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Converting plastic waste into valuable chemicals

Plastic pollution is one of the main hazards our planet is currently facing, endangering a variety of ecosystems and contributing to climate change. Despite increased efforts, very little plastic is currently recycled, due to a range of economic and practical reasons. However, petroleum-based plastic waste presents an untapped source of carbon-based chemicals which could serve as the building blocks for useful durable materials and fuels. 

A research team led by the Pacific Northwest National Laboratory (PNNL) has now discovered an innovative method to convert plastics more efficiently to valuable chemicals, through a process called “upcycling.” This technique is cheaper than previous ones and produces less methane.

“The key discovery we report is the very low metal load,” said study senior author Janos Szanyi, a chemist at PNNL. “This makes the catalyst much cheaper.” “It was very interesting to us that there had been nothing previously published showing this result,” added first author Linxiao Chen, a postdoctoral fellow at the same laboratory. “This research shows the opportunity to develop effective, selective, and versatile catalysts for plastic upcycling.”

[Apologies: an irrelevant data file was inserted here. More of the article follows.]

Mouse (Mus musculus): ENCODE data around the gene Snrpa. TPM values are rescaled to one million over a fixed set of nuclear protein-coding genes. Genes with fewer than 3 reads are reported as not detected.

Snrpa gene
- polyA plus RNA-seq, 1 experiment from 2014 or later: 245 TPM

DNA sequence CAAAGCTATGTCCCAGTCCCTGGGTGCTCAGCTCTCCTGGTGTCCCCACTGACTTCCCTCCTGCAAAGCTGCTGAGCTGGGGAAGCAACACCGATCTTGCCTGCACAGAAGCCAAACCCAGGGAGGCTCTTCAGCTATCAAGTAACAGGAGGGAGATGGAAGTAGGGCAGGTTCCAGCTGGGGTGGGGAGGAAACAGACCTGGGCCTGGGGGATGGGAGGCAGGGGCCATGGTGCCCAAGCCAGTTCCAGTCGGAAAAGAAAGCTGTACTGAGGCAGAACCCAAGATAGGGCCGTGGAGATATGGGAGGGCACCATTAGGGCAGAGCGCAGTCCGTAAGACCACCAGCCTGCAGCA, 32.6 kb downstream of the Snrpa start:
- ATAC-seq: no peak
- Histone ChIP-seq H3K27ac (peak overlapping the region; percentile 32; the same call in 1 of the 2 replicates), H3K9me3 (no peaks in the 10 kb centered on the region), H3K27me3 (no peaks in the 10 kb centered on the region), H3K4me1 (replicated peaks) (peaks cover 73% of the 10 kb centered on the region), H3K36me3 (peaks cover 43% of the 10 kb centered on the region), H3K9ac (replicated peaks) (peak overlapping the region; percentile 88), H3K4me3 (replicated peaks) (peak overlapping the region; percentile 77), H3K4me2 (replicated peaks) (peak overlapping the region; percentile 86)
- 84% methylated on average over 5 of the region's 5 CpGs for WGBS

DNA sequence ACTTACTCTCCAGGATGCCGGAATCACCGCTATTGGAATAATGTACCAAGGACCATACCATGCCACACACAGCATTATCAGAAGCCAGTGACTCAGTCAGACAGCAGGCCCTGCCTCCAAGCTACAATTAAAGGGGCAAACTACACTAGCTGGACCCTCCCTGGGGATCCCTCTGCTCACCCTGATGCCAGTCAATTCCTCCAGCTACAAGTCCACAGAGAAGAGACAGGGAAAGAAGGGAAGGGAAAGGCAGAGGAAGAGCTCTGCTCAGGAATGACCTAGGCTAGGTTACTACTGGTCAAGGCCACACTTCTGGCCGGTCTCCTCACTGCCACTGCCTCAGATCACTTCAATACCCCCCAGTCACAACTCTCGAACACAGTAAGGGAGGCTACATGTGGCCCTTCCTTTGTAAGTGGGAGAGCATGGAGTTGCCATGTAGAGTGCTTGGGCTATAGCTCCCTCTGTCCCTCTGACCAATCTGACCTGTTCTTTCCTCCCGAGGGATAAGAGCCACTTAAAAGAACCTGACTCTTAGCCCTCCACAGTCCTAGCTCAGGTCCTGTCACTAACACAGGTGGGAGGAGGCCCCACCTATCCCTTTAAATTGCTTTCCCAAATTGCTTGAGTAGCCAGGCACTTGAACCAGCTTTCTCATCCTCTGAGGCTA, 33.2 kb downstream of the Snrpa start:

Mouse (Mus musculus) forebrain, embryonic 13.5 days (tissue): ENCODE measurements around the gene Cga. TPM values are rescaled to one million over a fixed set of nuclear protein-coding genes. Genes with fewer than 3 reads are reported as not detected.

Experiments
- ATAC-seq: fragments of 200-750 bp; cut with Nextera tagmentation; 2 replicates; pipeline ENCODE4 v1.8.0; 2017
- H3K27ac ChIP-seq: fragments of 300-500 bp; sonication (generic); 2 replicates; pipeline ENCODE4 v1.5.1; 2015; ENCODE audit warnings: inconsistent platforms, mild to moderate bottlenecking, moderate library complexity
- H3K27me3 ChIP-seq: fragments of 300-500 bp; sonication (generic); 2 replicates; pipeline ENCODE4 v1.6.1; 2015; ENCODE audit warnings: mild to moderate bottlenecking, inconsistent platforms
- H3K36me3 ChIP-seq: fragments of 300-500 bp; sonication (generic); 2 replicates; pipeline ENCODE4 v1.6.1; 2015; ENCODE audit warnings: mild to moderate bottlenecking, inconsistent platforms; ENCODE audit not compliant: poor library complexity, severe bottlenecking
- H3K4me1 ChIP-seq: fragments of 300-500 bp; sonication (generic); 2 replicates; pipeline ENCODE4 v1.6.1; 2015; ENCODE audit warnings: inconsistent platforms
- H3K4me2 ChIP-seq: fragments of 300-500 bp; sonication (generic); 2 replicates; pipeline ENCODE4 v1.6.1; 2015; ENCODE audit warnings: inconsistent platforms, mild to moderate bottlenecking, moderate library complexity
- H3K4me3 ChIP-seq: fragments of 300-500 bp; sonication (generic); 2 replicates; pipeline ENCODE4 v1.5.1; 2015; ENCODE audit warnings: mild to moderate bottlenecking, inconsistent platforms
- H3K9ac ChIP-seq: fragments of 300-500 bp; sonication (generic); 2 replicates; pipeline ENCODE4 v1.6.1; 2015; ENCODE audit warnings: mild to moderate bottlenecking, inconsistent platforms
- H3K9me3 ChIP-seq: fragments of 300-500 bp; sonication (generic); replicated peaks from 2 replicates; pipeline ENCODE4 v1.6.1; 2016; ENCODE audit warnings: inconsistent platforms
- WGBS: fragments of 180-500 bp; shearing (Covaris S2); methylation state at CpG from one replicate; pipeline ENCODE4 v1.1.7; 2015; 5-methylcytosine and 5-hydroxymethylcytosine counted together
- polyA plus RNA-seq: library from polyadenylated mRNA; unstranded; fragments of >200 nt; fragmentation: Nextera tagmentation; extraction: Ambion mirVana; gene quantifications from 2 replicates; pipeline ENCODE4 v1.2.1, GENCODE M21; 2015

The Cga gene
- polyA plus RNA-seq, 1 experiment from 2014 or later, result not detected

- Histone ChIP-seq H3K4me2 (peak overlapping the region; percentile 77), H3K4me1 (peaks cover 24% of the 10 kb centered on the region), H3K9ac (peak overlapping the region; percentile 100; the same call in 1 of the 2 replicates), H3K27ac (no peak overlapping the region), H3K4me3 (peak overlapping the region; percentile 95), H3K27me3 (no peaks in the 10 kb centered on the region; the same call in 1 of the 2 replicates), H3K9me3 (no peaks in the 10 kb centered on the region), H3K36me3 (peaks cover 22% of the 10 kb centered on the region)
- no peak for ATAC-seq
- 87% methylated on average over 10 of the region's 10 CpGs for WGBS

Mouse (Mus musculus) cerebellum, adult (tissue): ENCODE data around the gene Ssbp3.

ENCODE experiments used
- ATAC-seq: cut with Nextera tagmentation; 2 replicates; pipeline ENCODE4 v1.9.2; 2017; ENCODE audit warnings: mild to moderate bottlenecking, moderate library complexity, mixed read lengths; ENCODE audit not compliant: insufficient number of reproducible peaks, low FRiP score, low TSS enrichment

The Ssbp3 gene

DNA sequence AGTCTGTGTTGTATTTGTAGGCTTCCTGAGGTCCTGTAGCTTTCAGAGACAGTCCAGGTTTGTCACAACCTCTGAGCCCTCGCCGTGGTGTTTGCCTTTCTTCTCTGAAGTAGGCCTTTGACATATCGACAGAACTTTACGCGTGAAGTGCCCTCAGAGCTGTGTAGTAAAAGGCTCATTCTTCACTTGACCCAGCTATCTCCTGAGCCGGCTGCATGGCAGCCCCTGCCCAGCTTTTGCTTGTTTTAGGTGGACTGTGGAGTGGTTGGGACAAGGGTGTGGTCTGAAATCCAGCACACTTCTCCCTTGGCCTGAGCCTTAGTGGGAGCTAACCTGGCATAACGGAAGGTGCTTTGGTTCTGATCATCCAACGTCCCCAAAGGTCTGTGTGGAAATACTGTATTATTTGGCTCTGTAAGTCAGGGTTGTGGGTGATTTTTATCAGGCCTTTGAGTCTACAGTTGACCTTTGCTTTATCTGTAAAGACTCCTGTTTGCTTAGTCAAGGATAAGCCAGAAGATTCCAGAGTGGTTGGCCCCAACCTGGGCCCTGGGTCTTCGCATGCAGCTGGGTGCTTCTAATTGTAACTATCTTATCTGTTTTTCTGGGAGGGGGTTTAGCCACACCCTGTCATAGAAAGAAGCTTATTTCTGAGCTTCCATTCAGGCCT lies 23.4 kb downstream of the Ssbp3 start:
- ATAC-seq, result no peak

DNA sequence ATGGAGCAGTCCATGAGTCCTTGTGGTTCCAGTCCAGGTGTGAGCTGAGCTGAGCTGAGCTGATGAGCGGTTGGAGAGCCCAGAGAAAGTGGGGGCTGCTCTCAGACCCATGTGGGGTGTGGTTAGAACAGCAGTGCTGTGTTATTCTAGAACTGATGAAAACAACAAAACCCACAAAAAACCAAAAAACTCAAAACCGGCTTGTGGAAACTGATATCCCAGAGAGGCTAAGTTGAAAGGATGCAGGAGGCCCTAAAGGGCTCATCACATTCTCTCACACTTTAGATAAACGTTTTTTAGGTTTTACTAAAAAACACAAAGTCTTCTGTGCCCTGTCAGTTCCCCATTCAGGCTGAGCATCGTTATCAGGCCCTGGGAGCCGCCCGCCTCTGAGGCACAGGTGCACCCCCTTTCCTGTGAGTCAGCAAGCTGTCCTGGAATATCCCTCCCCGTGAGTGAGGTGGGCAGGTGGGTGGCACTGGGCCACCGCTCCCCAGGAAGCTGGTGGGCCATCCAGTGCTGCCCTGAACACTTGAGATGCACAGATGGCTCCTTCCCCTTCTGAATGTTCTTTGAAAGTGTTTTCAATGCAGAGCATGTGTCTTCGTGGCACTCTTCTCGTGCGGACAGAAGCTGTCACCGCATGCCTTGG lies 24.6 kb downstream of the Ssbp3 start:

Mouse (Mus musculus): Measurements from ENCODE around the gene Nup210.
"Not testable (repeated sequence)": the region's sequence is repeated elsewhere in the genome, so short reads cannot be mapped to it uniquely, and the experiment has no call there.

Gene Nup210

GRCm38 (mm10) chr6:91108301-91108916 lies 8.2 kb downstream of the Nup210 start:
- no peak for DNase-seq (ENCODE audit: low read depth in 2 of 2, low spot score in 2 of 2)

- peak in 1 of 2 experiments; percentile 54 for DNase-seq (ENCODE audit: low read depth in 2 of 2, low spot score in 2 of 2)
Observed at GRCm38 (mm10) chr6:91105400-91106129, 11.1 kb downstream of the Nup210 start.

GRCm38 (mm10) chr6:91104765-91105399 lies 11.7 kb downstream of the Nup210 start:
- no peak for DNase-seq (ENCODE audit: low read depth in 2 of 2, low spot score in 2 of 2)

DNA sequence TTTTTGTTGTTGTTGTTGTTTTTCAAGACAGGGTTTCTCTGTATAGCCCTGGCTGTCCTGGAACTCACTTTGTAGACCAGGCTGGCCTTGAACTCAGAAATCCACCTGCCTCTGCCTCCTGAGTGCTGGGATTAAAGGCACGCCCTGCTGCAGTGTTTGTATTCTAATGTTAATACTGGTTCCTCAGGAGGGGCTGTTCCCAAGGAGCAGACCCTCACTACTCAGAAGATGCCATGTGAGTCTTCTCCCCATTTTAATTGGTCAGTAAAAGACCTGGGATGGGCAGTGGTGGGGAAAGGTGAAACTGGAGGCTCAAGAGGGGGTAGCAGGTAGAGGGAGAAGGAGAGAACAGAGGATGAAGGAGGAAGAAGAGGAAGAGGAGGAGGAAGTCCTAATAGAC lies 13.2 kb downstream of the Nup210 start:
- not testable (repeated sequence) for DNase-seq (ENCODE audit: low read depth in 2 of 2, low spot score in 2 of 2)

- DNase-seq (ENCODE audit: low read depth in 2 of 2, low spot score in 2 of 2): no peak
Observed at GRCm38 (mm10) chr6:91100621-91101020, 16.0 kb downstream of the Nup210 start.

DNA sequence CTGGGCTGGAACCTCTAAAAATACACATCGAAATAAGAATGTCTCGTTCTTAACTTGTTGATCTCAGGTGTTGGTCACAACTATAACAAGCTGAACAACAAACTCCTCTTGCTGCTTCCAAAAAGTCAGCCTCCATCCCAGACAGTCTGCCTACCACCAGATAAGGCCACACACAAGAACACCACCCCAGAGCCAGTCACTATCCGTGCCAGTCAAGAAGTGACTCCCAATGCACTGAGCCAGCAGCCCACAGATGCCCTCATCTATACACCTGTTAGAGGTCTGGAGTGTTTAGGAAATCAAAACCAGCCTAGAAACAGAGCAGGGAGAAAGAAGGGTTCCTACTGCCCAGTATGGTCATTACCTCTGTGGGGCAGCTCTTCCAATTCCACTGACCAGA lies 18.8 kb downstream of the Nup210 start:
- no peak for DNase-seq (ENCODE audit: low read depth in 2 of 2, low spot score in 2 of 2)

Scientists have already known that adding hydrogen to difficult-to-recycle plastics such as polypropylene and polyethylene presents a promising strategy to convert plastic waste into value-added small hydrocarbons, through a process called hydrogenolysis. Now, the PNNL scientists discovered that reducing the amount of the precious metal ruthenium could improve the polymer upcycling efficiency and selectivity, by causing the structure to shift from an orderly array of particles to disordered rafts of atoms. Moreover, they showed that single atoms – or very small clusters of atoms – are more effective catalysts during this process.

In order to make the method practical to use with mixed plastic recycling streams, the researchers are now exploring how the presence of chlorine affects the efficiency of the chemical conversion. 

“We are looking into more demanding extraction conditions,” said study co-author Oliver Y. Gutiérrez, an expert in industrial applications for catalysis at PNNL. “When you don’t have a clean plastic source, in an industrial upcycling process, you have chlorine from polyvinylchloride and other sources. Chlorine can contaminate the plastic upcycling reaction. We want to understand what effect chlorine has on our system.”

The study is published in the journal ACS Catalysis and was presented at the American Chemical Society fall meeting in Chicago.

By Andrei Ionescu, Staff Writer  

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